Strong Passwords and 2FA Not Enough to Keep Your Accounts Secure

Use strong passwords and two-factor authentication (2FA) to protect your accounts.

How many times have you heard this? For the last few years, that was the general security advice. But industry experts now note it is no longer enough.

A hacker armed with an ordinary desktop computer can attempt 1000 password guesses per second. With more sophisticated technologies, that number can be even higher. So as cybercriminals gain access to more advanced tools, it poses your security a more significant risk. Having random passwords and 2FA enabled is not enough to protect yourself.

What's in a Password?

Most websites require you to use 8+ characters long combination of upper and lowercase letters, numbers, special characters as your password. These passwords may be a hassle to remember, but they usually make users feel safe. The key word is “feel.”

Since people have a hard time remembering such passwords, they're more likely to reuse them in different places online. If hackers crack one password, they've now unlocked several accounts.

Weak and reused passwords are already easy enough for hackers to crack. But cybercriminals can compromise even the most robust passwords. There is still an inherent flaw in the way sites store users’ passwords.

IT experts have noted that most of us "overestimate the ability of websites to protect their passwords." It only takes one data breach to put all your data at risk.

If you take a step back, you can see the issue. From the end-user to the website platform and even at the host/ISP level, passwords have security flaws. The solution is to move away from this type of authentication.

Isn’t Two-Factor Authentication Good Enough?

No. Two-factor authentication has increased in popularity in the last few years. Both 2FA and Multi-factor authentication (MFA) attempt to increase account security. They use a one-time password (OTP) number via email or SMS message as the second step of logging into an account.

It may feel like 2FA enhances your security by a lot. But it is, primarily via SMS message, much easier to trick than you realize.

In targeted attacks, hackers use SIM jacking or SIM swapping tools to access OTP numbers. To do this, cybercriminals convince the mobile company to port your phone number onto another device. They use data they’ve already accessed via social media and other channels to convince them it’s you who’s asking. Then they enter your email address and can receive your OTP number.

In other cases, hackers can look into session cookies and other information to see 2FA details almost entirely in the open. No matter how you approach it, 2FA is susceptible to attack.

Moving Towards Greater Security

Cybercriminals can beat every mainstream security tool in use today. You can’t blame only the issues in human memory and the common mistakes people make. There are inherent flaws in systems like 2FA and how websites store data. It's time to move to new solutions.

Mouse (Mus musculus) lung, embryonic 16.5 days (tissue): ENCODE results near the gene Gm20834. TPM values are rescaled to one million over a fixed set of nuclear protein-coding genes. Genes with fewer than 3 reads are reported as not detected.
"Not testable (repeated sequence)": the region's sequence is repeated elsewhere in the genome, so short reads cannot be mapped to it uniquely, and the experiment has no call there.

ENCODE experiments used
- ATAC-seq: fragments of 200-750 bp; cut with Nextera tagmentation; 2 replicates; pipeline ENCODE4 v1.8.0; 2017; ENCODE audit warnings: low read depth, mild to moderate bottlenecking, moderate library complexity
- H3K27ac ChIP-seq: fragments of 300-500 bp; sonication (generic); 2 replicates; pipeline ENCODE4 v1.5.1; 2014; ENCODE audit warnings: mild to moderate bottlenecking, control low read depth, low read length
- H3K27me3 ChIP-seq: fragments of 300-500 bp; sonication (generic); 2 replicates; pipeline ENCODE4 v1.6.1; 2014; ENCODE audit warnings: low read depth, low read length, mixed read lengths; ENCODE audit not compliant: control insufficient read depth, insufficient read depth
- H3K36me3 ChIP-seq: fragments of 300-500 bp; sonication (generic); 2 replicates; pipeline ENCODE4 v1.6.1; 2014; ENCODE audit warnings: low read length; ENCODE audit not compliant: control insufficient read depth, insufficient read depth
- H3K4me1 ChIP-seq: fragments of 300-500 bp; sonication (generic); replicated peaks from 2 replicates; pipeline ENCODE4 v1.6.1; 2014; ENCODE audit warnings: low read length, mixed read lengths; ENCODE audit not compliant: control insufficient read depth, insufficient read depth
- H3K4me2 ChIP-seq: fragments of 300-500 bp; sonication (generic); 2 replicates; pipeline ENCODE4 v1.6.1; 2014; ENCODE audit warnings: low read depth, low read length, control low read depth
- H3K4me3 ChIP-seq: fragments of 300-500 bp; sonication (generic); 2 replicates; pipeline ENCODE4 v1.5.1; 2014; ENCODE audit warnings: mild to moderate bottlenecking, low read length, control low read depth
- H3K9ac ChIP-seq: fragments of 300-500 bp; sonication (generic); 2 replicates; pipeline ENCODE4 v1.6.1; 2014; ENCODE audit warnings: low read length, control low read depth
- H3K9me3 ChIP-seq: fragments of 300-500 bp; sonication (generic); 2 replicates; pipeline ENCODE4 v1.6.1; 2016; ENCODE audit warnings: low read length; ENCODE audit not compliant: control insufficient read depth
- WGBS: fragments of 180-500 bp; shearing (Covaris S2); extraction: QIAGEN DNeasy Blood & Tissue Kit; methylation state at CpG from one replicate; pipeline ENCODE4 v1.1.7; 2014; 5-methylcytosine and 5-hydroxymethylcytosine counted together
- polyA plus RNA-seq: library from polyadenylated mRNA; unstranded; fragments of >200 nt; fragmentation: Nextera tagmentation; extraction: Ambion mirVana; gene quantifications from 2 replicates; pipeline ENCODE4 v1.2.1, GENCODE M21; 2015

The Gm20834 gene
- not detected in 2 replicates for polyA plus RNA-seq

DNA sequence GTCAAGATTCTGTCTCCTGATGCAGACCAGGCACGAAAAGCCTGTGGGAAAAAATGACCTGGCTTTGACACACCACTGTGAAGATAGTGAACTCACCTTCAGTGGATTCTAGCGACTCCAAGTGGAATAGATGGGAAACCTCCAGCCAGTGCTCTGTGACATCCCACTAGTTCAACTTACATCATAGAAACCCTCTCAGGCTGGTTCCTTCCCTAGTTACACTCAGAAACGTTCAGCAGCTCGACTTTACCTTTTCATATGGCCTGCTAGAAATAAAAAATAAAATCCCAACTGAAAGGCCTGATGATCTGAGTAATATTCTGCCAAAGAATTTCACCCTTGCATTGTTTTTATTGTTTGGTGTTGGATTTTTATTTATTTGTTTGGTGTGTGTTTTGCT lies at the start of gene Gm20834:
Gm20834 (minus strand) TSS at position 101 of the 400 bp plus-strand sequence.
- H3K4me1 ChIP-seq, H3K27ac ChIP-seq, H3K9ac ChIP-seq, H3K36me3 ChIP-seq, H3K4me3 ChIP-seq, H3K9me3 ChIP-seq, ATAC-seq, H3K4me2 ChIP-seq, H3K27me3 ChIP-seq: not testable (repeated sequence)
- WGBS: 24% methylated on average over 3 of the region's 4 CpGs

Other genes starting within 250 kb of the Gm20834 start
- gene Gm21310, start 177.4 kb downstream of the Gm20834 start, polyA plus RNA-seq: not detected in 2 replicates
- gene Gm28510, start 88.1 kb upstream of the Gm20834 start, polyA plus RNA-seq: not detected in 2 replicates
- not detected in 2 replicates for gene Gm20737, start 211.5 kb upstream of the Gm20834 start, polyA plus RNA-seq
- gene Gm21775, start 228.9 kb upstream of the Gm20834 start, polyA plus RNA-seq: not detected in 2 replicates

You can already use biometric fingerprint (https://nordpass.com/features/biometric-fingerprint/) or facial recognition to unlock your phone. In China, two of the most prominent technology players, Tencent And WeChat, have already rolled out systems that allow users to pay through facial scans. You don’t even need a mobile phone for it to work.

Most experts consider China to have the most advanced and secure payment system in the world. Western countries can learn a lot from this model. The technology is already available, but adoption rates are still pretty low. For reference, the US didn't even have widespread use of chip payments until 2015 — that’s 20 years after Europeans.

Despite everything, passwords won't go away anytime soon. In the meantime, people should use password managers for safe storing. They also cut the need to create or remember passwords. You can use them to generate random credentials and autofill in login info on your browser.

There's no reason to abandon 2FA, either. Especially if a website doesn't have alternative security methods. Google, Apple, and many other companies have a variety of tools to help users log in via smartphone apps instead.

USB or hardware security keys are excellent options too. They also have features that ensure a site is legitimate before users input their credentials.

Finally, it’s time to embrace biometric authentication. Most banking apps already allow you to log in with the stored biometric fingerprint and facial data on your phone. It's not only secure but also fast and convenient. More platforms are adopting the tool, so keep an eye out on where else you can use it.

You Can’t Be 100% Safe, But You Can Get Close

Cybercriminals have a massive arsenal of weapons. They use these tools to gain access to login credentials, harvest data, and steal identities. But for the most part, they prey on easy targets. If you do a few simple things like using USB security keys or password managers and enabling biometric authentication, you will have a strong shield of protection around you and your data.


Illustration: Slidesgo / FreePik

Read next: Microsoft Office Products Are Considered Favorite Among Hackers

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